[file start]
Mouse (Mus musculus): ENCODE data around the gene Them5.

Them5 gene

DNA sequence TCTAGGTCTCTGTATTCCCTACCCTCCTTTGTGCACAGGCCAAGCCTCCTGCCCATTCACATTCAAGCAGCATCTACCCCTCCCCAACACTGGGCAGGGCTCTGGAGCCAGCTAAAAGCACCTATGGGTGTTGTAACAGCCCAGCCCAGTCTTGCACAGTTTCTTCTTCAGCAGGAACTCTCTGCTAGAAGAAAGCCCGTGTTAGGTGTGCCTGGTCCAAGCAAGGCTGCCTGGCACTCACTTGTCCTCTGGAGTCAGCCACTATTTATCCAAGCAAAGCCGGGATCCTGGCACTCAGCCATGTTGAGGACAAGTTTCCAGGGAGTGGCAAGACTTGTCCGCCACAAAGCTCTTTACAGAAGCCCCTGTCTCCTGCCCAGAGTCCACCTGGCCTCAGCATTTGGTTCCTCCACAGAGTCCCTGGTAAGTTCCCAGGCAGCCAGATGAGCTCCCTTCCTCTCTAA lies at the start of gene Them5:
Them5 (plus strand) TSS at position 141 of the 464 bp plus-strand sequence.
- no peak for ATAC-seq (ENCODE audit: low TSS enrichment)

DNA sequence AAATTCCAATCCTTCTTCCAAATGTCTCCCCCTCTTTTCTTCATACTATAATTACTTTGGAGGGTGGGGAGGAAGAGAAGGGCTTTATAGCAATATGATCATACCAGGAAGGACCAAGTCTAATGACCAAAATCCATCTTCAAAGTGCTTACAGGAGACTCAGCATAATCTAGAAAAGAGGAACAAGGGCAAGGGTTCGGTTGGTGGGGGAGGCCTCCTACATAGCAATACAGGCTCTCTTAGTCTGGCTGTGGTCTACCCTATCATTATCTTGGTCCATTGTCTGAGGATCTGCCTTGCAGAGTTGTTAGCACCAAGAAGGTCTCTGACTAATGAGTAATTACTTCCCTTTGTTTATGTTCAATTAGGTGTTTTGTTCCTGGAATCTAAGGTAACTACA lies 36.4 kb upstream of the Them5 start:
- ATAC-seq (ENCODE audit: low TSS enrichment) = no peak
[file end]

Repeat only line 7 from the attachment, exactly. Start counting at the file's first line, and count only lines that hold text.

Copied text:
- ATAC-seq (ENCODE audit: low TSS enrichment) = no peak